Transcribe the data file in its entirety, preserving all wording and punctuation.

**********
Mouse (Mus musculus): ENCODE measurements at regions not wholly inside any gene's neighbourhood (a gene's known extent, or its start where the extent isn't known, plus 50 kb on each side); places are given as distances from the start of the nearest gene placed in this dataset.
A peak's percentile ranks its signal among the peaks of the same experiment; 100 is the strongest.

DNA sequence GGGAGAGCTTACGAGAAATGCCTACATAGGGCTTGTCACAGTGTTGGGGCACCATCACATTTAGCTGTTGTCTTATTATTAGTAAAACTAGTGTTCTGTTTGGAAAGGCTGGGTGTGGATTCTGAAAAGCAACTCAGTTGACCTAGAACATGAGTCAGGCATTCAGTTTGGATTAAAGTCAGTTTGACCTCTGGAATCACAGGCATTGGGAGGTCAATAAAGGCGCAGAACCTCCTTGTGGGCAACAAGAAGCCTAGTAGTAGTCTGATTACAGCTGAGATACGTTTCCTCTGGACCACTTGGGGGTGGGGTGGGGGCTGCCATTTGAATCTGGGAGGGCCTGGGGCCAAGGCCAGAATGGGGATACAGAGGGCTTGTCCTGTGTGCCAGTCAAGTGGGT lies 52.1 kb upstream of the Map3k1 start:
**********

Mouse (Mus musculus): ENCODE measurements at regions not wholly inside any gene's neighbourhood (a gene's known extent, or its start where the extent isn't known, plus 50 kb on each side); places are given as distances from the start of the nearest gene placed in this dataset.
A peak's percentile ranks its signal among the peaks of the same experiment; 100 is the strongest.

DNA sequence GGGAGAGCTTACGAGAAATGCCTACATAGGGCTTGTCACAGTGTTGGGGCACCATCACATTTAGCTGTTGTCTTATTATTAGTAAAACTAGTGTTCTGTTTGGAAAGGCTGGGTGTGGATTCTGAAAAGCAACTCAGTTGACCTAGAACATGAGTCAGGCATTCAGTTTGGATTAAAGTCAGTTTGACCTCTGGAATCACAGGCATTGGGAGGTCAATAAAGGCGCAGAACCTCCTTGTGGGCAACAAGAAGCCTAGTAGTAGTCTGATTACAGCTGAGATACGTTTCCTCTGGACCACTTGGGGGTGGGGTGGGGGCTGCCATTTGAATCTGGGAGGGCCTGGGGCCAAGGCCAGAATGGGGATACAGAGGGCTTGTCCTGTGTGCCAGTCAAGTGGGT lies 52.1 kb upstream of the Map3k1 start: